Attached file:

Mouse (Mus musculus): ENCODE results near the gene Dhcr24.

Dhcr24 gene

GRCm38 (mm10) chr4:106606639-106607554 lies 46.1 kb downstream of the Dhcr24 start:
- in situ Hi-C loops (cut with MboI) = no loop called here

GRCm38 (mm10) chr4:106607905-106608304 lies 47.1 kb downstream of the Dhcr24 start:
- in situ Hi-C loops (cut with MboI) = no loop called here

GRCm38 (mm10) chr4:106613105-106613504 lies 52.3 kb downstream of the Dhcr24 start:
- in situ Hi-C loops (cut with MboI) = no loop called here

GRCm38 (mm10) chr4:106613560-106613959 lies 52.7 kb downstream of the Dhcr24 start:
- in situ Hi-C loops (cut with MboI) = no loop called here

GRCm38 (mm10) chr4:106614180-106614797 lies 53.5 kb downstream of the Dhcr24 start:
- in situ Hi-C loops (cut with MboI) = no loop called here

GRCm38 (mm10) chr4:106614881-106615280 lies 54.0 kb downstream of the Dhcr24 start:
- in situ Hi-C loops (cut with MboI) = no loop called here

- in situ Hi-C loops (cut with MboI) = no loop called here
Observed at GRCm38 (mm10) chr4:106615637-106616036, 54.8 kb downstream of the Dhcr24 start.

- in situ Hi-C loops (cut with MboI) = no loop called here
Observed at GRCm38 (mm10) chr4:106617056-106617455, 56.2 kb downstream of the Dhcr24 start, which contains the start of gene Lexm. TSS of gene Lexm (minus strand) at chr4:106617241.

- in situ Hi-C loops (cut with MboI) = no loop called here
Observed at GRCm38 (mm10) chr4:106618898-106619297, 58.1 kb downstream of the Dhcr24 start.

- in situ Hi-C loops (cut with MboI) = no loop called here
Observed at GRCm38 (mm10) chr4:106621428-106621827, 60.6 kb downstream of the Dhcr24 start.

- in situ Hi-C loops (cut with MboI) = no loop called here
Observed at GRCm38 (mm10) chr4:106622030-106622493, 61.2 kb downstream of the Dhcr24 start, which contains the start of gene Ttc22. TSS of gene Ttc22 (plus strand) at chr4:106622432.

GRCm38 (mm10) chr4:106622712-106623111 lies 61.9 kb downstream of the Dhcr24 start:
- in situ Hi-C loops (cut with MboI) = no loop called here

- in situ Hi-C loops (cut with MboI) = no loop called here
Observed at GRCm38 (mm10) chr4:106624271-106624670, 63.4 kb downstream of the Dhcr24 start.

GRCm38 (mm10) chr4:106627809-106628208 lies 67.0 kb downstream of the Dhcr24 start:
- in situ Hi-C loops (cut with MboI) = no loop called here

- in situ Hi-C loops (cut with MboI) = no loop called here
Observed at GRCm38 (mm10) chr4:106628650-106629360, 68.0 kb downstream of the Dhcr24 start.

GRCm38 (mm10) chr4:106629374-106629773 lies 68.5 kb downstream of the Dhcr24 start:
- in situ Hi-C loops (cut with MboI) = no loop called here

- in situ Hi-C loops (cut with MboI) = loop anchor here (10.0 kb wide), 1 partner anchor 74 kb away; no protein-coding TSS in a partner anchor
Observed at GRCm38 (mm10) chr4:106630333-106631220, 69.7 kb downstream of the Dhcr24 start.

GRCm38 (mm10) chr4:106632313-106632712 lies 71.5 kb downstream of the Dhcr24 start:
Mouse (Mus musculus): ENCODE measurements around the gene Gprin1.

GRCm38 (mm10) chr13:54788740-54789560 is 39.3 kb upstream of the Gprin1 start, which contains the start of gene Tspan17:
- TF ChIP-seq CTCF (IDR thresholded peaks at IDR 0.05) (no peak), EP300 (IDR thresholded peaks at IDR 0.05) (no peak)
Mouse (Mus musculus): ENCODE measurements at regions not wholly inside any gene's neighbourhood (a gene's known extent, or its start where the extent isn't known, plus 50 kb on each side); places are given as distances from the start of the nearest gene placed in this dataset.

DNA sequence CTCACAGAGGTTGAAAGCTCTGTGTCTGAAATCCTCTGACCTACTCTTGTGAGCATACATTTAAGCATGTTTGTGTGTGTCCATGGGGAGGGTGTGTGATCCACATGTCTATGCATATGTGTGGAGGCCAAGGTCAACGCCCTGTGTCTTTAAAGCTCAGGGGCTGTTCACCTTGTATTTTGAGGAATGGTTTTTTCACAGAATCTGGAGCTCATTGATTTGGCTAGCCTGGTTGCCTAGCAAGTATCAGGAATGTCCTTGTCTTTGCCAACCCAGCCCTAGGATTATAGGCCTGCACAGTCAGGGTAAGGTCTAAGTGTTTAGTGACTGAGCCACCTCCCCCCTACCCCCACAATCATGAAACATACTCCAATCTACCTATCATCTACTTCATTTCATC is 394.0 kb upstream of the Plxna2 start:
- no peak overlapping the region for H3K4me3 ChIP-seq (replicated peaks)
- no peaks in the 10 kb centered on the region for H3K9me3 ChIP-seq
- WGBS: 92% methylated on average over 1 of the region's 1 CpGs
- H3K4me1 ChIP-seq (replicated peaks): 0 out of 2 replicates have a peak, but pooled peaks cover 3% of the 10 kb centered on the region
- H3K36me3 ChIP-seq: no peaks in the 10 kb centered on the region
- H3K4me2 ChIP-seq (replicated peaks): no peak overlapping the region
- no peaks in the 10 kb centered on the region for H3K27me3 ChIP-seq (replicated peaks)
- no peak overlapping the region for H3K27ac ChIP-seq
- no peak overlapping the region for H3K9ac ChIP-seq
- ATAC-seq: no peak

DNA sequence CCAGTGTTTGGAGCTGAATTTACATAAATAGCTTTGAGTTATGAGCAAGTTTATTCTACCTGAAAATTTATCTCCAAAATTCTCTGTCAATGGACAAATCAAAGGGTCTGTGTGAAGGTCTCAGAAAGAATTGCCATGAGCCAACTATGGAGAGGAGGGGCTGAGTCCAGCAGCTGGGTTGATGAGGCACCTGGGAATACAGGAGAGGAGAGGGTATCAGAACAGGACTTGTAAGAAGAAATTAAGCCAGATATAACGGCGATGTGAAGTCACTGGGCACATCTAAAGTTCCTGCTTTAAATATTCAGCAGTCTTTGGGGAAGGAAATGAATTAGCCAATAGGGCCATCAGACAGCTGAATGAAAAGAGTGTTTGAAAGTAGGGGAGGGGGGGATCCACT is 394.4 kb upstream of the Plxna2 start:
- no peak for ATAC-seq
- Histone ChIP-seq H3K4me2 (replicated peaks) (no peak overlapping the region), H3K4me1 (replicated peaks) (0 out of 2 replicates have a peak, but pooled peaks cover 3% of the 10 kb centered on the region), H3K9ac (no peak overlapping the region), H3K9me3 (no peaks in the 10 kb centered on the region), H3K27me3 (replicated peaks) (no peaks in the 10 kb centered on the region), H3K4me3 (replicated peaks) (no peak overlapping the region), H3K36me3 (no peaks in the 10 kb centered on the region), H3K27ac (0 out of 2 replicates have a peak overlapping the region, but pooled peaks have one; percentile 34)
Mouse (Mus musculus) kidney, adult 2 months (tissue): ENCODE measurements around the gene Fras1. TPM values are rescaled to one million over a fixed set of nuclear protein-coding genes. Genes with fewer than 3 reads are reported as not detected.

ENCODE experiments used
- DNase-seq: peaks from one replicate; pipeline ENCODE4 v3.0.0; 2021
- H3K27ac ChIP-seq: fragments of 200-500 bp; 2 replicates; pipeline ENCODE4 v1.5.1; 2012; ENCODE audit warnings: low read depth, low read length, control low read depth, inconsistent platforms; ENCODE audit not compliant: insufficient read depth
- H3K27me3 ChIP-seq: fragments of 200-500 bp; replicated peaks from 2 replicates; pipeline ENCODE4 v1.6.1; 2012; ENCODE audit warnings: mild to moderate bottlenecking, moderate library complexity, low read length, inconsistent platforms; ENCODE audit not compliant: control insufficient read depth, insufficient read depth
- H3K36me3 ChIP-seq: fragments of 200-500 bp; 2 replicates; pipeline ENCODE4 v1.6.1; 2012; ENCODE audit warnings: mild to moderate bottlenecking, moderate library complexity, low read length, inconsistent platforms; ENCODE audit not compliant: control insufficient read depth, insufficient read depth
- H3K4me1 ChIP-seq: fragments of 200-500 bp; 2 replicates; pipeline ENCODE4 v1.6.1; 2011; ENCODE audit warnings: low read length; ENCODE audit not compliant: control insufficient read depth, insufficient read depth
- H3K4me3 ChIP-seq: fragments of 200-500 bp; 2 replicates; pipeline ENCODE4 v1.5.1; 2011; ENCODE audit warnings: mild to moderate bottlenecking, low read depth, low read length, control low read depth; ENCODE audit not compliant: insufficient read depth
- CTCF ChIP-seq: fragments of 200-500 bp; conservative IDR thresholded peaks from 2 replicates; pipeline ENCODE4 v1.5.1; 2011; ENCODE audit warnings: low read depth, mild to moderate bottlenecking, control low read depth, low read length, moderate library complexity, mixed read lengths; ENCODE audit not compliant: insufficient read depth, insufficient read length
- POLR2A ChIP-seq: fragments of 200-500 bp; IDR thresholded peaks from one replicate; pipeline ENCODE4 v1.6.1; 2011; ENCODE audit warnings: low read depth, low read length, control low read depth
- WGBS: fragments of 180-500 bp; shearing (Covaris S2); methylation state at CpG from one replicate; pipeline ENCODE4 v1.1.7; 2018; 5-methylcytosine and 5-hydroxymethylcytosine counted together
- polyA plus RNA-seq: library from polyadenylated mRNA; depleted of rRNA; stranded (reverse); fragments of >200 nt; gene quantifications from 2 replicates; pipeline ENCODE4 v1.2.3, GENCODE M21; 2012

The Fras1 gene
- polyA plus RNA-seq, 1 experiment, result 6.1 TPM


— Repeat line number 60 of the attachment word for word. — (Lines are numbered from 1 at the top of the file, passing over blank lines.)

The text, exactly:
- H3K27me3 ChIP-seq: fragments of 200-500 bp; replicated peaks from 2 replicates; pipeline ENCODE4 v1.6.1; 2012; ENCODE audit warnings: mild to moderate bottlenecking, moderate library complexity, low read length, inconsistent platforms; ENCODE audit not compliant: control insufficient read depth, insufficient read depth